On October 23rd, 2014, we updated our
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Medicaid eligibility for the poorest uninsured. If, e.g., up to 133% FPL, 17.0 million uninsured qualify.
Most important question:
State financial responsibility
BTW: What is the federal poverty level (FPL)? 22,050 4 3,740 Each additional person 18,310 3 14,570 2 $10,830 1 Annual income in 2009 Household size
New subsidies for those with incomes between Medicaid levels and 400% of FPL. Eligible would be, e.g., 16.3 million uninsured from 133% to 400% FPL. Questions:
How much of a subsidy, for premiums and out-of-pocket costs?
Is the subsidy provided as a tax credit? Or a “spending side” payment to health plans?
What “firewalls” prevent subsidies from funding abortions?
Do legal immigrants qualify during their first 5 years in the U.S.?
What happens to CHIP?
Affordability (4-person family; Dad, age 53) Note: shows 2009 costs as if proposal fully implemented. House (Tri-Cmt) HELP SFC $5,954 $5,226 $7,938 $66,150 300% FPL $2,205 $1,455 $3,087 $44,100 200% FPL $992 $0 $1,488 $33,075 150% FPL Premiums Annual income FPL
Health Insurance Exchange
Consumers not offered employer-sponsored insurance (ESI) can select from multiple plan options. Small firms can pay premiums so their workers buy through the exchange. Consumers picking costly plans pay higher premiums.
Is a public option available in the exchange?
Can large firms access the exchange?
Is the exchange run by the federal government? By a state-level entity?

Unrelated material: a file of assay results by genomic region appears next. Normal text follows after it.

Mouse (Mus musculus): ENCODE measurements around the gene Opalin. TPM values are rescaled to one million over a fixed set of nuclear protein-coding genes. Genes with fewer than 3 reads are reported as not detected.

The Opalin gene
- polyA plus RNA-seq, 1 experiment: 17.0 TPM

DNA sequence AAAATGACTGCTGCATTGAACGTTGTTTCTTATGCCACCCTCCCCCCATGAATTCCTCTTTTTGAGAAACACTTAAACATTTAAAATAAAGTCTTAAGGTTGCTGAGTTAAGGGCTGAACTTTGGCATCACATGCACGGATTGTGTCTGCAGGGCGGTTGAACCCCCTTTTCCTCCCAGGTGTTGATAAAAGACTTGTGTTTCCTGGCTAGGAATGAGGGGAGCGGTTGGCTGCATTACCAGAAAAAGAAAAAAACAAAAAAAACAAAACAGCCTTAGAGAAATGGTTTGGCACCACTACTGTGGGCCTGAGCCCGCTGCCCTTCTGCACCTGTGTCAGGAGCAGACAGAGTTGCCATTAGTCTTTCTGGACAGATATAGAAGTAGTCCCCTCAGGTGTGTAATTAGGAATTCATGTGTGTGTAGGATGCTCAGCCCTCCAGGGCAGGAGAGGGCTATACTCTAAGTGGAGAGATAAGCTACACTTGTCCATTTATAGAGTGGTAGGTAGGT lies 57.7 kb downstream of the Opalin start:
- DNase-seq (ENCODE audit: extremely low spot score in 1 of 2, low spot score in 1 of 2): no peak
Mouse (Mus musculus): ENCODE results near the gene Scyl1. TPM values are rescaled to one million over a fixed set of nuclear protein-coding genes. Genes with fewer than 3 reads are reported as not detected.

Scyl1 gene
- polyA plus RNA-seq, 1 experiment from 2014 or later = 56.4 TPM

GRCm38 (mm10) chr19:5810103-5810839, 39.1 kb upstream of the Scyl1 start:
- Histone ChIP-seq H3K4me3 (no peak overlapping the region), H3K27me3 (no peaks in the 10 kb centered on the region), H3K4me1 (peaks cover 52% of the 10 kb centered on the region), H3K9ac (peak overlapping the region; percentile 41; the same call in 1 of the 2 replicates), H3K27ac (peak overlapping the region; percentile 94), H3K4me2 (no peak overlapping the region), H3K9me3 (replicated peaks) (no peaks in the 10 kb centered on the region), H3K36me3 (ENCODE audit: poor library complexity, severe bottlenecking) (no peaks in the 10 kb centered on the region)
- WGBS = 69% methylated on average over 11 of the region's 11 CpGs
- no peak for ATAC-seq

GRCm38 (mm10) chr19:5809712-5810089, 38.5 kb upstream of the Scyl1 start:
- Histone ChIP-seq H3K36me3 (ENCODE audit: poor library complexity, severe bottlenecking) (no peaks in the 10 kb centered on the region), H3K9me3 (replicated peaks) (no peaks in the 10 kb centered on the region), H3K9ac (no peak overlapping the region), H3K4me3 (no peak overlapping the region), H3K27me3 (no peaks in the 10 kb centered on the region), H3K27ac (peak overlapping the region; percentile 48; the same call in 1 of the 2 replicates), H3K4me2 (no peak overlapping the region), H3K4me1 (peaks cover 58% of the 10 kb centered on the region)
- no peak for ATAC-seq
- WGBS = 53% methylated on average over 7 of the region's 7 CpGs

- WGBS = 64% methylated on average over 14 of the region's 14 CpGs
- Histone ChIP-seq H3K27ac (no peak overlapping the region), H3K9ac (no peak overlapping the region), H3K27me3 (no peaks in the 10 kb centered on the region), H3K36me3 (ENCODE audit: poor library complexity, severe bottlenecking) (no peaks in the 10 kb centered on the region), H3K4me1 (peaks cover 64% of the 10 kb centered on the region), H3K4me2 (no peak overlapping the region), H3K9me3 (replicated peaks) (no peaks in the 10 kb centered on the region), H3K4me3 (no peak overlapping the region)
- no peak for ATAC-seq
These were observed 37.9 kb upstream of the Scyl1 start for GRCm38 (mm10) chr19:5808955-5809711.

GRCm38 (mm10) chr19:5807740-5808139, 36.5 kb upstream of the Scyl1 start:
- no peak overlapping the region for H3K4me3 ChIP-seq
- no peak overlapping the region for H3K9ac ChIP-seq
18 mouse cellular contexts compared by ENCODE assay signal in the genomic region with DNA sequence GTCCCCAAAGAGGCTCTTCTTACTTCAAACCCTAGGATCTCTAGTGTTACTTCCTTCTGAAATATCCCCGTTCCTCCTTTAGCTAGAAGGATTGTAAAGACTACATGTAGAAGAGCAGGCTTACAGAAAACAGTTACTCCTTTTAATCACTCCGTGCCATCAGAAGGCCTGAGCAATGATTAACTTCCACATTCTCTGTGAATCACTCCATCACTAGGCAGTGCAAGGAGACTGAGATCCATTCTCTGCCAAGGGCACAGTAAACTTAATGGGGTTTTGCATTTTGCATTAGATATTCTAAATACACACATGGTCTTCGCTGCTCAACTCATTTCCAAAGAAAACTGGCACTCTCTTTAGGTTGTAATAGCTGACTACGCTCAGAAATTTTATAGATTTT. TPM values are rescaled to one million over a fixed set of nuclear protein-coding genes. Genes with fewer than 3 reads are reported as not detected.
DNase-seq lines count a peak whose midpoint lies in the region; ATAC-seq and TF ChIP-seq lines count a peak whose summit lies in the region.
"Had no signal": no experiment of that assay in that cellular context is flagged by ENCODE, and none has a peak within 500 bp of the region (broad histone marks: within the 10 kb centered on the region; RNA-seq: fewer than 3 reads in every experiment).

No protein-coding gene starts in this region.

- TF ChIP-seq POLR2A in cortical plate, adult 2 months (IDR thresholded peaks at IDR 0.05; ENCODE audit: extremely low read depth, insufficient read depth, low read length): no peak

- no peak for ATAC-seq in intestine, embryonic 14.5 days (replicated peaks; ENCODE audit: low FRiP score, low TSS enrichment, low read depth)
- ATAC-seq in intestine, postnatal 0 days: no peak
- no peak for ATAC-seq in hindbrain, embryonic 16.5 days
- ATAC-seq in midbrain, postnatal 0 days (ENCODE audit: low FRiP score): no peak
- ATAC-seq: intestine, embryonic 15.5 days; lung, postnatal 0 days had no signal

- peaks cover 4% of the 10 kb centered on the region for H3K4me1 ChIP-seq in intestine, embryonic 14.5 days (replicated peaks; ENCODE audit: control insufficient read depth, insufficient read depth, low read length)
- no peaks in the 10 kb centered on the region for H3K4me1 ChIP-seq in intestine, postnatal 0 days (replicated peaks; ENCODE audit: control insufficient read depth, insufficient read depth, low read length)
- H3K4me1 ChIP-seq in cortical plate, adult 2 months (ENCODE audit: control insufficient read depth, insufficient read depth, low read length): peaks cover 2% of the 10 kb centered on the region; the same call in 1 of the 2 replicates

Does the exchange negotiate with health plans for lower prices and higher quality?
Can undocumented immigrants or their employers buy coverage through the Exchange?
Individual and employer responsibility
Individual who lack health coverage are penalized, unless they cannot afford insurance
How is affordability determined?
Employers above a certain size must either offer coverage or pay the government
Payroll tax or free rider charge?
New rules for insurers
All health insurance must meet federal minimum benefit standards (e.g., preventive care, lifetime or annual caps, actuarial value minimum)
What rules apply to ESI?
How extensive are the standards? (E.g., medical loss ratio, cultural competence, etc.)
What happens to people who, today, have coverage that violates the new standards?
Insurers face new limits on their ability to discriminate against costly consumers
How much can premiums vary based on age? 2:1? 5:1?
What happens before the individual mandate and subsidies come on line?
Slowing cost growth
With Medicare, Medicaid [and a public plan], experiment with innovations that shift incentives from volume to value, better manage chronic care, etc.
Fund comparative effectiveness research to better inform decisions by insurers, providers, and patients
Transparency – more info from providers, more usable info from insurers, conflict-of-interest reports, etc.
New investment in Health Information Technology
Health reform legislation will not add to the deficit. Slowed cost growth in Medicare and Medicaid, along with new revenue, will pay for the new costs
What level of new costs is acceptable?
How will Medicare cost-growth be slowed?
Agreed: cut Medicare Advantage, change certain provider payment and drug rebate rules, reduce payments for uncompensated care
Question: A base-closing-type commission for Medicare?
How will revenue be raised?
Taxing unusually expensive insurance? Taxing the wealthy? Taxing the health care industry?
A final conundrum
Insurance reforms are wildly popular
For insurance reforms, individual mandate needed
For individual mandate, affordable coverage needed
For affordable coverage, costly subsidies needed
Bottom line: for insurance reforms, costly subsidies are needed